These strategies seem like a lot to do with that limited time you have to build relationships, but they are proven to deliver real results. Plus, there is a proven way to make the process easier — which leads us to our final point.

Delegate and empower the team.

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As a clinician, you are naturally spending most of your time chairside. It stands to reason that the only way to ensure these habits occur consistently is to delegate the key tasks and empower team members to take responsibility.

Many of the most-successful specialist practices we know have a team member who is devoted full time to this process — visiting referring practices, providing lunch and learns for their teams, gathering information about the team members, organizing and following up on study club meetings, monitoring and updating the doctor's social media accounts, and most importantly executing on selected strategies to grow relationships with selected referrers.

Even if you aren't ready to devote one person full-time to the role, the important thing is that these habits are adopted and that the team has clarity for who is responsible for doing what.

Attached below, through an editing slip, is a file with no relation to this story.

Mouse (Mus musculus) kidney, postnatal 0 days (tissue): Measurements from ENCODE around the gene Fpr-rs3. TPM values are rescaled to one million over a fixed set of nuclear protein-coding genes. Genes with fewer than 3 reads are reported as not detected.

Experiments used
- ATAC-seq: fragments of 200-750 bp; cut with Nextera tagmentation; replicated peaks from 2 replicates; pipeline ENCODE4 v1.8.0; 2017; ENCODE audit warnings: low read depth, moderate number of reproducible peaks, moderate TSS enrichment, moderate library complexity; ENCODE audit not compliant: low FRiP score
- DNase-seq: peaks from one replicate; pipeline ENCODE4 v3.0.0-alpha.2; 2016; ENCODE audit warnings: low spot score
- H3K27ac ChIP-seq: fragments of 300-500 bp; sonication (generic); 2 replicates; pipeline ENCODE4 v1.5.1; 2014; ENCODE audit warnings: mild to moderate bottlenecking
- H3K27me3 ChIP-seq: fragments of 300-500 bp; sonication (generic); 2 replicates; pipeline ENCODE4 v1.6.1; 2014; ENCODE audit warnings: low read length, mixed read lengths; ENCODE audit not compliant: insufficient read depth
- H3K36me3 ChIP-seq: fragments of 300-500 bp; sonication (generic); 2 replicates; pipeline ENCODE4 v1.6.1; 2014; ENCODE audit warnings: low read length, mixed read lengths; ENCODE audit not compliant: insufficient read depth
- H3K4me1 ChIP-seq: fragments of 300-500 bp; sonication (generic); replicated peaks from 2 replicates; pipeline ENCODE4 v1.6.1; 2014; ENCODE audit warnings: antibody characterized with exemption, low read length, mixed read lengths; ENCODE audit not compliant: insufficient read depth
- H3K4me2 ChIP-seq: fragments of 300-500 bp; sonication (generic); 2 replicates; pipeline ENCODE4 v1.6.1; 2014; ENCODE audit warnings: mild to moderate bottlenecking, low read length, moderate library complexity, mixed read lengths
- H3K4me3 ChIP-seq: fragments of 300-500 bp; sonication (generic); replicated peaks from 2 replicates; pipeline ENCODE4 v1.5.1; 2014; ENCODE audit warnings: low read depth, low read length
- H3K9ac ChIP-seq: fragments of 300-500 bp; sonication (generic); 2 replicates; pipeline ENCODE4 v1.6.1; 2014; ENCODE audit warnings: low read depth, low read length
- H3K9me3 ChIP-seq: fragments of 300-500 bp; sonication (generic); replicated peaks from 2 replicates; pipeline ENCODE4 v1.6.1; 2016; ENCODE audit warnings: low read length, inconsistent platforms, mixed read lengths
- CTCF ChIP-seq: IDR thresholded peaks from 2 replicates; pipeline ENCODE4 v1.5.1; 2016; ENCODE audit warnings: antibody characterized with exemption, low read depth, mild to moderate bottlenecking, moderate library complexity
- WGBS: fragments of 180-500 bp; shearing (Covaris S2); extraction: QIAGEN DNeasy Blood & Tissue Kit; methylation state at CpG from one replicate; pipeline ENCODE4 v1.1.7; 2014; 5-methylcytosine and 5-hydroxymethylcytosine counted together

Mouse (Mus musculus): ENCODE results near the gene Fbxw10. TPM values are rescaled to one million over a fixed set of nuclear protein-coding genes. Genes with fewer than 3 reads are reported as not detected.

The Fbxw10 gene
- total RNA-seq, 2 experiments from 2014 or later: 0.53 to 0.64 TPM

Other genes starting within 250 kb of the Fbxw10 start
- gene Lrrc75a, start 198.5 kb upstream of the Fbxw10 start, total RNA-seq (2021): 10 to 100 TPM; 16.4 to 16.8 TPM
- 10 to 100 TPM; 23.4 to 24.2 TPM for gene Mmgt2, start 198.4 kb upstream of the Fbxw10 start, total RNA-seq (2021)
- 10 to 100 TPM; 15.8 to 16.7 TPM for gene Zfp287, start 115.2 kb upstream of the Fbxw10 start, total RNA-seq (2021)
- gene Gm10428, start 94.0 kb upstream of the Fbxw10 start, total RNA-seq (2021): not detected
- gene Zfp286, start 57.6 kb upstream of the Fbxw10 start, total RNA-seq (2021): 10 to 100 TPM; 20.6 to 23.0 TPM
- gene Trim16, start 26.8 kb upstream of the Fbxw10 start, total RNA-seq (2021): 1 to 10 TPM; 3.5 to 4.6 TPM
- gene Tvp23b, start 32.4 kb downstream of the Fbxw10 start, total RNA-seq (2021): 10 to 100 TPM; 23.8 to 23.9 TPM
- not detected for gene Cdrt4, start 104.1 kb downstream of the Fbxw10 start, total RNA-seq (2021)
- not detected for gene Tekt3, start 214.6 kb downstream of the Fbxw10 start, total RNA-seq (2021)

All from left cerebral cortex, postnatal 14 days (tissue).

White icons on a blue background, (in order from right to left) horse chess piece, location marker, calendar, person standing in a circle, three people, hand holding sprouted plant, person's head with lightning bolt

Growing your relationships with your referring practices is probably the most significant thing you can do to grow your specialist dental practice. There are many moving parts to that process, and every relationship has its own unique dynamic — but the path to success is not particularly mysterious.

Follow the points we have outlined here and you are virtually guaranteed to see rewarding results.

Aimee Fletcher, M.A.Ed., is a member of Spear Resident Faculty.


Commenter's Profile Image Mary Lynn W.
October 19th, 2021
Very well done article Aimee! ML Wheaton